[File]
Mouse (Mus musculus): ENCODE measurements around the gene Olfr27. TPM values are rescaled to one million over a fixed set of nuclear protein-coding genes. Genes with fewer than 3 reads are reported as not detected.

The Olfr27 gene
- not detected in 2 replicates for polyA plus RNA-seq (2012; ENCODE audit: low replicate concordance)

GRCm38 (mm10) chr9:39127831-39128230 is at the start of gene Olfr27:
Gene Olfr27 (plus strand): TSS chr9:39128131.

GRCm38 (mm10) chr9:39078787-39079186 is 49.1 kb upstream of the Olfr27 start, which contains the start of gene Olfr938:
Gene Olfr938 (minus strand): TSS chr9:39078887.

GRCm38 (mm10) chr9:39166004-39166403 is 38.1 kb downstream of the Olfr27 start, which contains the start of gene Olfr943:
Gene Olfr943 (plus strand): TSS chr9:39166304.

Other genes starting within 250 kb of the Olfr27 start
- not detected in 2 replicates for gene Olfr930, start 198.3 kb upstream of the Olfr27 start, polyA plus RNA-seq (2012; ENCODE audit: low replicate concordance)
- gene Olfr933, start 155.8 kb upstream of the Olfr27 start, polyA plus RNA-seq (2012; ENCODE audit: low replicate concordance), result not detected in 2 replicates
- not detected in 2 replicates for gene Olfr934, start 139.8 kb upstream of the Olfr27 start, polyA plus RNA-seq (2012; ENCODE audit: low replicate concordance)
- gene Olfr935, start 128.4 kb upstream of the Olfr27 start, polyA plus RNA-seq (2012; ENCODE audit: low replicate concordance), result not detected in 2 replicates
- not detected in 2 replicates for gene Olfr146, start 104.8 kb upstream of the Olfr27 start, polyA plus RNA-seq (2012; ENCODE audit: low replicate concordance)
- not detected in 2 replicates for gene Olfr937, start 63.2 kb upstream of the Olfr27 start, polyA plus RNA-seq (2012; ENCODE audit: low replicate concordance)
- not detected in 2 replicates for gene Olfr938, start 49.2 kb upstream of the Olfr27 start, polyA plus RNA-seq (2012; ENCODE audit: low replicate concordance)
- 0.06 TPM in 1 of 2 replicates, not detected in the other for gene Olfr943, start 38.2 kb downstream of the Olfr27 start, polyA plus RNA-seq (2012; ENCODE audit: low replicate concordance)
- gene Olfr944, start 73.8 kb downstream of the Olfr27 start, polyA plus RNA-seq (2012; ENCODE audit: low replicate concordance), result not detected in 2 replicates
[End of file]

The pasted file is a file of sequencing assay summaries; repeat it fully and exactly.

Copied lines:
Mouse (Mus musculus): ENCODE measurements around the gene Olfr27. TPM values are rescaled to one million over a fixed set of nuclear protein-coding genes. Genes with fewer than 3 reads are reported as not detected.

The Olfr27 gene
- not detected in 2 replicates for polyA plus RNA-seq (2012; ENCODE audit: low replicate concordance)

GRCm38 (mm10) chr9:39127831-39128230 is at the start of gene Olfr27:
Gene Olfr27 (plus strand): TSS chr9:39128131.

GRCm38 (mm10) chr9:39078787-39079186 is 49.1 kb upstream of the Olfr27 start, which contains the start of gene Olfr938:
Gene Olfr938 (minus strand): TSS chr9:39078887.

GRCm38 (mm10) chr9:39166004-39166403 is 38.1 kb downstream of the Olfr27 start, which contains the start of gene Olfr943:
Gene Olfr943 (plus strand): TSS chr9:39166304.

Other genes starting within 250 kb of the Olfr27 start
- not detected in 2 replicates for gene Olfr930, start 198.3 kb upstream of the Olfr27 start, polyA plus RNA-seq (2012; ENCODE audit: low replicate concordance)
- gene Olfr933, start 155.8 kb upstream of the Olfr27 start, polyA plus RNA-seq (2012; ENCODE audit: low replicate concordance), result not detected in 2 replicates
- not detected in 2 replicates for gene Olfr934, start 139.8 kb upstream of the Olfr27 start, polyA plus RNA-seq (2012; ENCODE audit: low replicate concordance)
- gene Olfr935, start 128.4 kb upstream of the Olfr27 start, polyA plus RNA-seq (2012; ENCODE audit: low replicate concordance), result not detected in 2 replicates
- not detected in 2 replicates for gene Olfr146, start 104.8 kb upstream of the Olfr27 start, polyA plus RNA-seq (2012; ENCODE audit: low replicate concordance)
- not detected in 2 replicates for gene Olfr937, start 63.2 kb upstream of the Olfr27 start, polyA plus RNA-seq (2012; ENCODE audit: low replicate concordance)
- not detected in 2 replicates for gene Olfr938, start 49.2 kb upstream of the Olfr27 start, polyA plus RNA-seq (2012; ENCODE audit: low replicate concordance)
- 0.06 TPM in 1 of 2 replicates, not detected in the other for gene Olfr943, start 38.2 kb downstream of the Olfr27 start, polyA plus RNA-seq (2012; ENCODE audit: low replicate concordance)
- gene Olfr944, start 73.8 kb downstream of the Olfr27 start, polyA plus RNA-seq (2012; ENCODE audit: low replicate concordance), result not detected in 2 replicates